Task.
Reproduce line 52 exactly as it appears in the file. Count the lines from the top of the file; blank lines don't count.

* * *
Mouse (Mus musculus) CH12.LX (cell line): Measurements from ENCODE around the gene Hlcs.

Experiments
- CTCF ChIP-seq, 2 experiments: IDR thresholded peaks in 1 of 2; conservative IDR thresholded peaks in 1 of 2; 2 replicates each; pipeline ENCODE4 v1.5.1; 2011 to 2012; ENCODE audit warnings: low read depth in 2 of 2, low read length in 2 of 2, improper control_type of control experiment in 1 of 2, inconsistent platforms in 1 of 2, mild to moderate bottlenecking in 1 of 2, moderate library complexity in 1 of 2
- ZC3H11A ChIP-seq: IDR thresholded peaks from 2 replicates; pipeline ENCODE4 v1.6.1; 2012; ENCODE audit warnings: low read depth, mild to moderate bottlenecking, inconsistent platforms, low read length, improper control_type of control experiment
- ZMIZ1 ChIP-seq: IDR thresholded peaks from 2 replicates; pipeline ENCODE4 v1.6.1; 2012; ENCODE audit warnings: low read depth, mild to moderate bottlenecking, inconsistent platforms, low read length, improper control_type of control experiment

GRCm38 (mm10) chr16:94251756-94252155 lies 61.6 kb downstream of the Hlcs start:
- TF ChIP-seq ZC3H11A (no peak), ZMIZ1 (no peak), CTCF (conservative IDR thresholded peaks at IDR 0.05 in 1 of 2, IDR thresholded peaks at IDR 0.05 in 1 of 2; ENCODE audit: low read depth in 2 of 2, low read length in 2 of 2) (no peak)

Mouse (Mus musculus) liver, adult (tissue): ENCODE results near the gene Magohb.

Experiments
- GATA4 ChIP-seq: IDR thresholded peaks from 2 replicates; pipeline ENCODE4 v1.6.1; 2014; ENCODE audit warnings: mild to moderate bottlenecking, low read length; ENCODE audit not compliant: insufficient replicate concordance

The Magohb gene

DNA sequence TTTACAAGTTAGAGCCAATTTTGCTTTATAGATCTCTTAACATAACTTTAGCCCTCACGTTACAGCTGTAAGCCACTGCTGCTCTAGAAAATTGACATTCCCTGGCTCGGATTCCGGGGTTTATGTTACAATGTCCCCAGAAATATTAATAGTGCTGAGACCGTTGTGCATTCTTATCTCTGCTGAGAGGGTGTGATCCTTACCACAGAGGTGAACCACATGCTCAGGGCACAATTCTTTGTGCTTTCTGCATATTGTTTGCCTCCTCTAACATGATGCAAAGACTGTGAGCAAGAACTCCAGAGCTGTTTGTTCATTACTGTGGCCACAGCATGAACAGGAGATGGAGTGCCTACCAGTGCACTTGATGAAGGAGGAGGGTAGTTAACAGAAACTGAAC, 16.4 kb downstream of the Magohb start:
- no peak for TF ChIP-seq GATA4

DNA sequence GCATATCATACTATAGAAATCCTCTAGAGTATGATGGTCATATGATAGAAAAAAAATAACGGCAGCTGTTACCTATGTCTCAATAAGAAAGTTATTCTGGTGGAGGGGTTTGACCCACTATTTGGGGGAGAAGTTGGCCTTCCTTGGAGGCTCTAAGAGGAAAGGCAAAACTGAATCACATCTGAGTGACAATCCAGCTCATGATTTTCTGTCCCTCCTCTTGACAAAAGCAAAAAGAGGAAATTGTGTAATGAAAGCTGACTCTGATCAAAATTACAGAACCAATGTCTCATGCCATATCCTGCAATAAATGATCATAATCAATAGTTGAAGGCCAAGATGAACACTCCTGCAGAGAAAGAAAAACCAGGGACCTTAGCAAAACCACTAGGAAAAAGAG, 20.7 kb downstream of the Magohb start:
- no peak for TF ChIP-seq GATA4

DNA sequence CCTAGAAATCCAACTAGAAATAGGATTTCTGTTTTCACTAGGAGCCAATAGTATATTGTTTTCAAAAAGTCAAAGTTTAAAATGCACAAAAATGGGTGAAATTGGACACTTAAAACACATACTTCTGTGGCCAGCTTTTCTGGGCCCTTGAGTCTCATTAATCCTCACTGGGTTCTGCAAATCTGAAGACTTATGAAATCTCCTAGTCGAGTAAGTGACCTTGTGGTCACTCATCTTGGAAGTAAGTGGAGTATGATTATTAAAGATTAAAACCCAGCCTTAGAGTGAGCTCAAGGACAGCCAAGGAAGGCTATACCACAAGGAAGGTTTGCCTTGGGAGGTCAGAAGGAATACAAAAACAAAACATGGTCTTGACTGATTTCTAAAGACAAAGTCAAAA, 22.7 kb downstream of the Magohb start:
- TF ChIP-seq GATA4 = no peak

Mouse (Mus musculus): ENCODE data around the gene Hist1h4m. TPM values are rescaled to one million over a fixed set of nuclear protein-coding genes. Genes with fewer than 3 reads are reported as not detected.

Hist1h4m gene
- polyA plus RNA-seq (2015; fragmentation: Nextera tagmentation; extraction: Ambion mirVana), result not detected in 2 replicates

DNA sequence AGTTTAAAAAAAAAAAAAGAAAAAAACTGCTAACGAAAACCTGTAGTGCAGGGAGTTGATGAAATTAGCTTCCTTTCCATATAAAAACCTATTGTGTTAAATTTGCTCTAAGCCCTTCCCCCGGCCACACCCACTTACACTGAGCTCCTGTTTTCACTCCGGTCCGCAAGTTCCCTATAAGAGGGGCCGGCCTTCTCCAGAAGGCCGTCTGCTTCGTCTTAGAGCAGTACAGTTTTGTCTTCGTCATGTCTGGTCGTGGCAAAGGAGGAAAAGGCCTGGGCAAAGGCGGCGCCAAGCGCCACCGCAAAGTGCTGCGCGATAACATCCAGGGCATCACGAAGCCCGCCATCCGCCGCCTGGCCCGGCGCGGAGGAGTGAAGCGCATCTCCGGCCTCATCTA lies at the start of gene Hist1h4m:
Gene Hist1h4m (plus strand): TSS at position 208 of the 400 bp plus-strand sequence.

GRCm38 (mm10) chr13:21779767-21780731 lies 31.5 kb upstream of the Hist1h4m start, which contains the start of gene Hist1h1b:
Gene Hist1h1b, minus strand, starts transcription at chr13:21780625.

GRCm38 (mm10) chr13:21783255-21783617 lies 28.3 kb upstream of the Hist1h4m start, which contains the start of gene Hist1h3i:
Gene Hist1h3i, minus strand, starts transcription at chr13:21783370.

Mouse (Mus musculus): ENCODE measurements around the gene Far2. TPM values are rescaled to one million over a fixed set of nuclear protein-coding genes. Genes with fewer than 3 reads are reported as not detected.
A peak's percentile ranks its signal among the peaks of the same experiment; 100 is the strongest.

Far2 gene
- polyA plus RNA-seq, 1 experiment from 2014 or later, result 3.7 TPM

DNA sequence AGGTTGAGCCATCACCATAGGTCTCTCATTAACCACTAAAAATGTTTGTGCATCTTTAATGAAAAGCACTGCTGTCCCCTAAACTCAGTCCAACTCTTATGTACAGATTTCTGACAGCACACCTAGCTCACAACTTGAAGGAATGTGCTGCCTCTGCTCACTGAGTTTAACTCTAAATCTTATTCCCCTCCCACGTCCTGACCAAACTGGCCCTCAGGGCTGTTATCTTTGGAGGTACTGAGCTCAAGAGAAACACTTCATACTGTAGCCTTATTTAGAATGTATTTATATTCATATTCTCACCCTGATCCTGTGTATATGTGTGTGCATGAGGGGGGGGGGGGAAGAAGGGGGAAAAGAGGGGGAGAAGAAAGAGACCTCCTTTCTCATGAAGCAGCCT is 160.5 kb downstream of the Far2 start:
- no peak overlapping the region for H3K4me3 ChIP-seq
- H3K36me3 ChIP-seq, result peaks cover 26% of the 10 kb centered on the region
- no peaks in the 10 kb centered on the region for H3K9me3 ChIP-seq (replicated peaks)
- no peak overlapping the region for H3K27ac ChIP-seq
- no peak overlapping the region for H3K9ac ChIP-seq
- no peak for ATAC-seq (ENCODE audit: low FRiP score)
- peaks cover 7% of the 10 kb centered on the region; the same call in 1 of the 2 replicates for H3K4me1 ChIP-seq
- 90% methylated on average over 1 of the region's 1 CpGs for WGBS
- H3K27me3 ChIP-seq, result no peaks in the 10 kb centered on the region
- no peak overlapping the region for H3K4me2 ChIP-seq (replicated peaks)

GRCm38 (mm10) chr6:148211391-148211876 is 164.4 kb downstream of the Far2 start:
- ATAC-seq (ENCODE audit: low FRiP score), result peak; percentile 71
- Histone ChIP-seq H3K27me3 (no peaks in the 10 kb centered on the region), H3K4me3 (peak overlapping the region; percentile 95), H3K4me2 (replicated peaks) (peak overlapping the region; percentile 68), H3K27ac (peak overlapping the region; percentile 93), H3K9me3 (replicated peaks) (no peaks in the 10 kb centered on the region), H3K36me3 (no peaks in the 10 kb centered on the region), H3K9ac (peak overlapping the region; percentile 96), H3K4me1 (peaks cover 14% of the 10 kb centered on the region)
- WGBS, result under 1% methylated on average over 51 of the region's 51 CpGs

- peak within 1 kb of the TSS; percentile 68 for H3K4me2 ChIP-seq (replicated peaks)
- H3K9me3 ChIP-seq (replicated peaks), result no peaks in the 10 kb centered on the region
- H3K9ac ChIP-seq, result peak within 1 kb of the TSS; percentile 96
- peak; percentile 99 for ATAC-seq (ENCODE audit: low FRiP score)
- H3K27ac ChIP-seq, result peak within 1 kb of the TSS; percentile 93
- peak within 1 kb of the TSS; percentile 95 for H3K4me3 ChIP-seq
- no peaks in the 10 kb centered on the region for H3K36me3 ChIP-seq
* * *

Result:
- no peaks in the 10 kb centered on the region for H3K36me3 ChIP-seq